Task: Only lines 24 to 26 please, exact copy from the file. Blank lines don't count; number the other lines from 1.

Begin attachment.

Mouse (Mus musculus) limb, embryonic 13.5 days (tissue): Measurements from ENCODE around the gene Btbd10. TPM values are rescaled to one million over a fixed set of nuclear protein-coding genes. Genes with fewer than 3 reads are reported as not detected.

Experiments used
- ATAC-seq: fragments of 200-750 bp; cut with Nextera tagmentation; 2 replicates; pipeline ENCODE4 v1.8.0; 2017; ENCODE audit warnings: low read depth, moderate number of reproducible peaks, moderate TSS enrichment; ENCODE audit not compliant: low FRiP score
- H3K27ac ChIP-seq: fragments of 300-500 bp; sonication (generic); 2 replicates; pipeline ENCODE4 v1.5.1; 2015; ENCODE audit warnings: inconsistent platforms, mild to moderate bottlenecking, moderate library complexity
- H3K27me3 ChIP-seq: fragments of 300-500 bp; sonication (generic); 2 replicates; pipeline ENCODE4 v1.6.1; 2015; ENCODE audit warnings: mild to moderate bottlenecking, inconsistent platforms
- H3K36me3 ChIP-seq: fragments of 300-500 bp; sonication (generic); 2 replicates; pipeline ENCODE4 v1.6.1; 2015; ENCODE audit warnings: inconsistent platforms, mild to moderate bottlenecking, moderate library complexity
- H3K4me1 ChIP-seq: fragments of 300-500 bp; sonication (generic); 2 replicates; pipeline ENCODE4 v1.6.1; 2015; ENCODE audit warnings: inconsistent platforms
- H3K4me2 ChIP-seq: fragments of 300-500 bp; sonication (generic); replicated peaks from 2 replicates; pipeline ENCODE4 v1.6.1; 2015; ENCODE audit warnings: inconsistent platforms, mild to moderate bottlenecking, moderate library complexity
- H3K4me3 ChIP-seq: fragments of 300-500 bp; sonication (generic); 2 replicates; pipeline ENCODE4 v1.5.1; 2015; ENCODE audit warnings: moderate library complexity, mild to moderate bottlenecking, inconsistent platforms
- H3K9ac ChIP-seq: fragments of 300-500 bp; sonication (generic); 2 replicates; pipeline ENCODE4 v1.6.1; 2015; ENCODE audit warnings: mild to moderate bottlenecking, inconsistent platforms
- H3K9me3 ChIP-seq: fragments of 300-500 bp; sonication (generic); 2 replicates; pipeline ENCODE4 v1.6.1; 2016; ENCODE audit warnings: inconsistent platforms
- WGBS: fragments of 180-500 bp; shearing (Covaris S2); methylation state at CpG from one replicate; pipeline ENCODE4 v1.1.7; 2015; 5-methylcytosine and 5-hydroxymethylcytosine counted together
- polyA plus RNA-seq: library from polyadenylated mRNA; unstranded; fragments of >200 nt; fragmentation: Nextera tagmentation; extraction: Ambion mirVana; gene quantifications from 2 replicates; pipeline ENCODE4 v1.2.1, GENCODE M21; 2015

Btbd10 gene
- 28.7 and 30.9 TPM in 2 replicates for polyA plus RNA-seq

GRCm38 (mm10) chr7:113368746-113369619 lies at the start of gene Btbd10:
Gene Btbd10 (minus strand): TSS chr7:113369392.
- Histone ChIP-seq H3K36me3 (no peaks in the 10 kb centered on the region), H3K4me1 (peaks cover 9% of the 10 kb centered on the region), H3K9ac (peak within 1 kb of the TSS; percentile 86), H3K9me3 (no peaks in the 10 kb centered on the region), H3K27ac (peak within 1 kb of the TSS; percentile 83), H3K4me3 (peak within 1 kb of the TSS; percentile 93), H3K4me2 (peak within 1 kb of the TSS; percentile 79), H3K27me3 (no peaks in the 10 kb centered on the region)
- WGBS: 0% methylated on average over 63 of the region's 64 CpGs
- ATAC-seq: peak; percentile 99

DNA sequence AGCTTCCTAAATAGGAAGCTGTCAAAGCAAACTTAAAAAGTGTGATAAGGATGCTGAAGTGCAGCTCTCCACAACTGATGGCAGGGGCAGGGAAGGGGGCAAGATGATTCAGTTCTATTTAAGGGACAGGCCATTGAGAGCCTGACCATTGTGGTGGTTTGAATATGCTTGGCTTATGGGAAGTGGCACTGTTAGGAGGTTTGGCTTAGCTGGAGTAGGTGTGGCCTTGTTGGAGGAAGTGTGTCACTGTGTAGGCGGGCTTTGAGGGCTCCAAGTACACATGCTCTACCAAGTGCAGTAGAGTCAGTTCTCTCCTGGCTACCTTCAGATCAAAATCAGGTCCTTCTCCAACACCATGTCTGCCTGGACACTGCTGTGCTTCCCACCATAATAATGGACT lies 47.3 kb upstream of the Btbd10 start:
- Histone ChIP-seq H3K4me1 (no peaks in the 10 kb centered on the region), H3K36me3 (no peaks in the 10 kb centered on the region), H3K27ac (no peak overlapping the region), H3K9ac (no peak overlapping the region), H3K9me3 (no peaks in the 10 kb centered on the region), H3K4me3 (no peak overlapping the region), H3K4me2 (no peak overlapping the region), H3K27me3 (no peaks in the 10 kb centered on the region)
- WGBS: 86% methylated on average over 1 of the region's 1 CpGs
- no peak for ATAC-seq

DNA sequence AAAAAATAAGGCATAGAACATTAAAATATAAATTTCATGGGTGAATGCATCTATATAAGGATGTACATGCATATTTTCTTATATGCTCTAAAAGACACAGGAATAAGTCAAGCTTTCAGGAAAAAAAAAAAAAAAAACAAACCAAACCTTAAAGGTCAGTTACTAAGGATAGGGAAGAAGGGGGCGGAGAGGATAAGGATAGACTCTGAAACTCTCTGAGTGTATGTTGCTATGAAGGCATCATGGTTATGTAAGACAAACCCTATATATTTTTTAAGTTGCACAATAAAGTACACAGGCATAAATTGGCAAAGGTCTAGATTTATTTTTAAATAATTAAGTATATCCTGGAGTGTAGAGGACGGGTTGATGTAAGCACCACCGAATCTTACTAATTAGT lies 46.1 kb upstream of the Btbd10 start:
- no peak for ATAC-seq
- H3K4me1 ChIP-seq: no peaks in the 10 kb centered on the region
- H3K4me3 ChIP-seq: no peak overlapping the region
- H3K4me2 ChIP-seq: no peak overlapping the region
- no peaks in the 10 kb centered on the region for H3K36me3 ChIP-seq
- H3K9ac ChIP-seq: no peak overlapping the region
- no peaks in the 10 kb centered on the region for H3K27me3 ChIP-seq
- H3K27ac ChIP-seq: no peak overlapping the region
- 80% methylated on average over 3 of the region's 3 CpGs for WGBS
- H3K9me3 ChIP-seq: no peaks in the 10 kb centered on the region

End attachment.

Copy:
- no peak for ATAC-seq

DNA sequence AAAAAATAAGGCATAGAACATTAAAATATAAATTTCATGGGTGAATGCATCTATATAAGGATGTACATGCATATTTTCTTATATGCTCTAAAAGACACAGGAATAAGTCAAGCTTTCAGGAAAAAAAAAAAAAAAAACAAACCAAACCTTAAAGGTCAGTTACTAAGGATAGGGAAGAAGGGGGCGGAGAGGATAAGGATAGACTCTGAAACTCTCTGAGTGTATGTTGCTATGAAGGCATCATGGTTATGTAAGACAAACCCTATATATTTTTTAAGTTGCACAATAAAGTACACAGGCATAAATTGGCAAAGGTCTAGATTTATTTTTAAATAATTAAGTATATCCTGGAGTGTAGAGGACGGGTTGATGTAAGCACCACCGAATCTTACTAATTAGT lies 46.1 kb upstream of the Btbd10 start:
- no peak for ATAC-seq